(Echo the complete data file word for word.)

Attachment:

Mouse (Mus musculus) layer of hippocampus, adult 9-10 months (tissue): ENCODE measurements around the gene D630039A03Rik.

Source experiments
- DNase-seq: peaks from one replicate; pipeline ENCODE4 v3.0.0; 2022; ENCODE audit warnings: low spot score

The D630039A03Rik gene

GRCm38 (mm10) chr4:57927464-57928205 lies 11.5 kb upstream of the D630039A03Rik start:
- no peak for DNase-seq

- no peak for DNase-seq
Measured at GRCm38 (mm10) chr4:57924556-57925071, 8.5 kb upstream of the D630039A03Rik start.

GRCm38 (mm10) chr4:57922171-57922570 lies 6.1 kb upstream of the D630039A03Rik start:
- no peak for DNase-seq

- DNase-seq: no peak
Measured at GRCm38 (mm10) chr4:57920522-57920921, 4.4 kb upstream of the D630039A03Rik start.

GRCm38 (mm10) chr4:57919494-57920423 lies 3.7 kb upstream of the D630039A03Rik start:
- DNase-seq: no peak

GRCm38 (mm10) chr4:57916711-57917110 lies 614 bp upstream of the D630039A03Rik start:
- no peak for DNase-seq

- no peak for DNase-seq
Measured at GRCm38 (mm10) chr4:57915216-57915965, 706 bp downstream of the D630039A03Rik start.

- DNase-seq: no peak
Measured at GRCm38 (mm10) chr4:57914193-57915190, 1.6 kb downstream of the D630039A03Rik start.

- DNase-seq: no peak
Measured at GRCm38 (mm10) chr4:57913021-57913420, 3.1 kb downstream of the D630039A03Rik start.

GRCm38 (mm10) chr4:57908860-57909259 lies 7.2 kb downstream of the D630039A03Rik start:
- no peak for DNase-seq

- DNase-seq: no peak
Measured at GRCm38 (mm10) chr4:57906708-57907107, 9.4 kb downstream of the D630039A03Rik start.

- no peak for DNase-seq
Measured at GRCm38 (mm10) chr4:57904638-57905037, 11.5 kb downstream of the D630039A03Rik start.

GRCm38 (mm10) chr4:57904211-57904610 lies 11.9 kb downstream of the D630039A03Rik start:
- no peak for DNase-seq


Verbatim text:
Mouse (Mus musculus) layer of hippocampus, adult 9-10 months (tissue): ENCODE measurements around the gene D630039A03Rik.

Source experiments
- DNase-seq: peaks from one replicate; pipeline ENCODE4 v3.0.0; 2022; ENCODE audit warnings: low spot score

The D630039A03Rik gene

GRCm38 (mm10) chr4:57927464-57928205 lies 11.5 kb upstream of the D630039A03Rik start:
- no peak for DNase-seq

- no peak for DNase-seq
Measured at GRCm38 (mm10) chr4:57924556-57925071, 8.5 kb upstream of the D630039A03Rik start.

GRCm38 (mm10) chr4:57922171-57922570 lies 6.1 kb upstream of the D630039A03Rik start:
- no peak for DNase-seq

- DNase-seq: no peak
Measured at GRCm38 (mm10) chr4:57920522-57920921, 4.4 kb upstream of the D630039A03Rik start.

GRCm38 (mm10) chr4:57919494-57920423 lies 3.7 kb upstream of the D630039A03Rik start:
- DNase-seq: no peak

GRCm38 (mm10) chr4:57916711-57917110 lies 614 bp upstream of the D630039A03Rik start:
- no peak for DNase-seq

- no peak for DNase-seq
Measured at GRCm38 (mm10) chr4:57915216-57915965, 706 bp downstream of the D630039A03Rik start.

- DNase-seq: no peak
Measured at GRCm38 (mm10) chr4:57914193-57915190, 1.6 kb downstream of the D630039A03Rik start.

- DNase-seq: no peak
Measured at GRCm38 (mm10) chr4:57913021-57913420, 3.1 kb downstream of the D630039A03Rik start.

GRCm38 (mm10) chr4:57908860-57909259 lies 7.2 kb downstream of the D630039A03Rik start:
- no peak for DNase-seq

- DNase-seq: no peak
Measured at GRCm38 (mm10) chr4:57906708-57907107, 9.4 kb downstream of the D630039A03Rik start.

- no peak for DNase-seq
Measured at GRCm38 (mm10) chr4:57904638-57905037, 11.5 kb downstream of the D630039A03Rik start.

GRCm38 (mm10) chr4:57904211-57904610 lies 11.9 kb downstream of the D630039A03Rik start:
- no peak for DNase-seq